The Invasion | Teen Ink

The Invasion

May 19, 2015
By Firegirl03 GOLD, Burlington, Vermont
Firegirl03 GOLD, Burlington, Vermont
15 articles 8 photos 1 comment

“Aliyah. Aliyah, wake up.”

My eyes flutter open at the sound of my name. My vision blurs, but I blink a few times and it clears. My older sister, Tana, is leaning over my bed, her forehead crinkled with worry. Her chestnut hair is scraped back into a ponytail and she’s fully dressed. I glance out the small window to my right; the sun is barely over the horizon. Why is she up so early?

“Get up and put on some clothes,” she orders. Her eyes flit from me to the door, her expression anxious.

“Where’re Mom and Dad?” I ask, pushing back the covers and standing up quickly. “What’s going on?”


“They’re in the other room,” Tana tells me, grabbing a backpack and stuffing some of my clothes into it. She bites her lip, then looks over at me, her expression somber. “The Invasion’s started.”

My eyes grow wide. I hurriedly pull on an outfit and lace up my boots. “Are you serious? I thought they said we had at least another month.”

“It happened earlier than expected.” She takes a deep breath, and I can tell she’s doing her best to keep calm. Her hands are shaking as she picks up her backpack. I take the one she packed for me and sling it over my shoulder. We don’t have any time to waste. If the Invasion has really begun, we have less than 24 hours until the Others come.

“It’s going to be fine,” I say, doing my best to reassure her. “We’ll be okay.”

“I hope so,” Tana says quietly. “C’mon, Mom and Dad are waiting.”

In kitchen we find our parents taking things out of the cabinets and packing them into their backpacks. Everyone is allowed one government-issued backpack for their possessions, and whatever they can fit into the backpack is what they can to take to the Bunker. I assume my parents packed clothes, and now they seem to be adding medicines, in case we get sick. There are limited resources in the Bunkers.

My mom turns and sees us, and I think I catch a sparkle of tears in her eyes. She manages a wry smile, and I force one back. Everyone has to be strong for each other.

Outside, we join the masses of people hurrying to reach their assigned Bunker. The streets are flooded with civilians, all carrying their backpacks and moving in a huge swarm. I glance back one last time at my house and take it all in--the peeling yellow paint, the crocuses that have just begun peeking their noses out of the ground, the old rocking chair on the porch. I’ll probably never see any of it again. If I ever emerge from the Bunker, everything will likely be destroyed.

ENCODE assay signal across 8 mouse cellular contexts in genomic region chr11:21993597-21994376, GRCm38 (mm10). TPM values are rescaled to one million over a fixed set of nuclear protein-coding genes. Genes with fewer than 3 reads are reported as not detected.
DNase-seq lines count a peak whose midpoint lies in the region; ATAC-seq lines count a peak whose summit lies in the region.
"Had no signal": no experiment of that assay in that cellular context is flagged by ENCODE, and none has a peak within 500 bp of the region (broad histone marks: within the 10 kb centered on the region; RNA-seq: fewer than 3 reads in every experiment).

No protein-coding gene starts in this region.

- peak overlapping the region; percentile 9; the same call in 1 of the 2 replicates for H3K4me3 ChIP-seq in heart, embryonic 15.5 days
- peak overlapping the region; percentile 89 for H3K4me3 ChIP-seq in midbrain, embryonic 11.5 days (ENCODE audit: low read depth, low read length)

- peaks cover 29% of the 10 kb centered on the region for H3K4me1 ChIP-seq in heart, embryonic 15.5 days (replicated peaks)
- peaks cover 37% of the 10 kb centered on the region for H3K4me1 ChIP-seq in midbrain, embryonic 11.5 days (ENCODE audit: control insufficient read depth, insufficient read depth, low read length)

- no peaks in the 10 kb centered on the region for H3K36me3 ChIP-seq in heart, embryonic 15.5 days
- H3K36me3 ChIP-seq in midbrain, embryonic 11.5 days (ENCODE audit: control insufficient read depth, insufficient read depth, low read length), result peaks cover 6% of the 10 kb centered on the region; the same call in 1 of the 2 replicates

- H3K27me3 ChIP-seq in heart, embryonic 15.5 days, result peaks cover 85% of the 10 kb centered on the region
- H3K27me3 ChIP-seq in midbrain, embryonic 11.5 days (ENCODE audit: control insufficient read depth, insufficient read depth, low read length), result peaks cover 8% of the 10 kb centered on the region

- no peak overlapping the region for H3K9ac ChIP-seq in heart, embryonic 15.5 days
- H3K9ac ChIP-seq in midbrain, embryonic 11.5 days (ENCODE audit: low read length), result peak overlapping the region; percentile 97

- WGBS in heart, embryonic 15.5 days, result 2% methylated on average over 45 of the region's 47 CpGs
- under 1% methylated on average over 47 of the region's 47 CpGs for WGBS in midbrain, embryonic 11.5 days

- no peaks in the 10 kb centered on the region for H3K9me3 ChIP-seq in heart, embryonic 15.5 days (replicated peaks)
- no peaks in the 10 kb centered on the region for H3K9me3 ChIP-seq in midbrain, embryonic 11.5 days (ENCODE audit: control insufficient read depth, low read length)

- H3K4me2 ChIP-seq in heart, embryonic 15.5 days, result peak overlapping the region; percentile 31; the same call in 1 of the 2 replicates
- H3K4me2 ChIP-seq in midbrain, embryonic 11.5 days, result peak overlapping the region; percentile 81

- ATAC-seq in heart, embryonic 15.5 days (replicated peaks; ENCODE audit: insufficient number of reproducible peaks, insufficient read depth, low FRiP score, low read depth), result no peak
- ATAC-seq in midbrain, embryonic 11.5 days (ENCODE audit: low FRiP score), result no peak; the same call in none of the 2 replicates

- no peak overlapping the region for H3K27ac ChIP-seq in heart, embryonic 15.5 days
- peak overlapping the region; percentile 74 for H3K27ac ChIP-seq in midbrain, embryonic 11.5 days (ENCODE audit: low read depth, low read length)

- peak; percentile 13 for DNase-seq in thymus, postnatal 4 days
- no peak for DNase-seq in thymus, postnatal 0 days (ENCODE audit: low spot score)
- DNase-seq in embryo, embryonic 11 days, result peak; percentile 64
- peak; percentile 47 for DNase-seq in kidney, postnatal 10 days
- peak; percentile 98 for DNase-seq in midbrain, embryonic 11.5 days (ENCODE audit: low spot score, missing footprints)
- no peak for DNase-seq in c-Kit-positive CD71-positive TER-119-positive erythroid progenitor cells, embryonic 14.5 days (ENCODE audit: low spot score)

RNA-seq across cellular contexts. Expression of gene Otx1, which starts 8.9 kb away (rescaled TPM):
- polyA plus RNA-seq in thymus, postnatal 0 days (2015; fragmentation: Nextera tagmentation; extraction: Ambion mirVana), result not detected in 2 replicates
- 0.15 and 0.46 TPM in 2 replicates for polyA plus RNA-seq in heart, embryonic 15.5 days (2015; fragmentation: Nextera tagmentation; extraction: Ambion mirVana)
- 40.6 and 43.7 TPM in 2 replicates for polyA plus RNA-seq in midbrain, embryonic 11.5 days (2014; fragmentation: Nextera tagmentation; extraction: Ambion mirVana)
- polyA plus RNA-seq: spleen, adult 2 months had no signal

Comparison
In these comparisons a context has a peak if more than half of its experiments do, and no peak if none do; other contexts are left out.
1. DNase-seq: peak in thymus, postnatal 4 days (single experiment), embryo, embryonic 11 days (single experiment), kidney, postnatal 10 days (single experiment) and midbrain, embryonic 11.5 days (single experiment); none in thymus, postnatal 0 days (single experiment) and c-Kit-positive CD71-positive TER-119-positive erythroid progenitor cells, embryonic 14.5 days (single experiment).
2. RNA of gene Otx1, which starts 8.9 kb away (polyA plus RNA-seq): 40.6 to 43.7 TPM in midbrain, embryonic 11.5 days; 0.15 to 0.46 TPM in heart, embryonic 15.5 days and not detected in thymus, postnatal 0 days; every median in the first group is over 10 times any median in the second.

I feel a lump in my throat, and I quickly turn away from the house and follow my family through the crowd, clutching the straps of my backpack with white knuckles. People stream by me, their faces painted with uncertainty, their voices hushed. I see a little girl with her head buried in her father’s shoulder, crying, and I feel a pang of sympathy for her. She has no idea what’s going on; all she knows is that something bad is happening and she is being taken from her home.

We reach the center of the city, and police officers in black suits direct us to our Bunkers. “Please do not panic,” an officer instructs us through a megaphone. “This is all temporary. We will tell you when the Invasion is over and you will be released.”

I hope she’s telling the truth. There has never been an Invasion in my lifetime, but my parents have told me about having to go into the Bunkers when they were younger. Invasions can last for months, years even. The Others are unpredictable; although we can usually tell when they are going to strike, knowing how long an Invasion will last is nearly impossible.

Tana’s hand slips into mine, and I grasp it with relief. Her palm is hot and sweaty, but it feels good to have something to hold on to. I see the Bunker approaching, metal steps leading down into the earth, and my heart rate quickens. Our parents make sure that Tana and I are following, and then we begin to descend the stairs, along with the rest of the civilians assigned to our Bunker. The staircase seems to go down forever; the morning sunlight disappears behind me until I am completely consumed by the stale, yellow glow of the bulbs on the Bunker walls. Will I ever see the sun again?

The steps come to an end, revealing a dimly-lit cavern with metal walls and a low ceiling. Rows and rows of narrow cots stretch down the side of each wall, each with a number painted on the side. My parents, Tana and I all claim cots beside each other, and I take off my backpack and sit down on the edge of my bed, number 37. The mattress is hard and the blanket is thin. This is going to take some getting used to.

Tana walks over and eases down beside me. Her face is pale and her ponytail is coming loose. She purses her lips and stares at her lap.

“Are you scared?” I ask.

“Aren’t you?” she replies, raising her head to meet my eyes.

I emit a shaky laugh. “Yeah. I just don’t want to be stuck here forever.”

“We won’t be. Like you said earlier, we’ll be fine.”

“What if the Others come for us?”

Tana shakes her head. “They won’t. They don’t want humans.”

“Then what do they want?”

She takes a deep breath. “I don’t know. But not us. We’ll stick it out.”

“Together?” I say.

Tana smiles, and I can tell this time it’s genuine. “Yes,” she whispers. “Together.”

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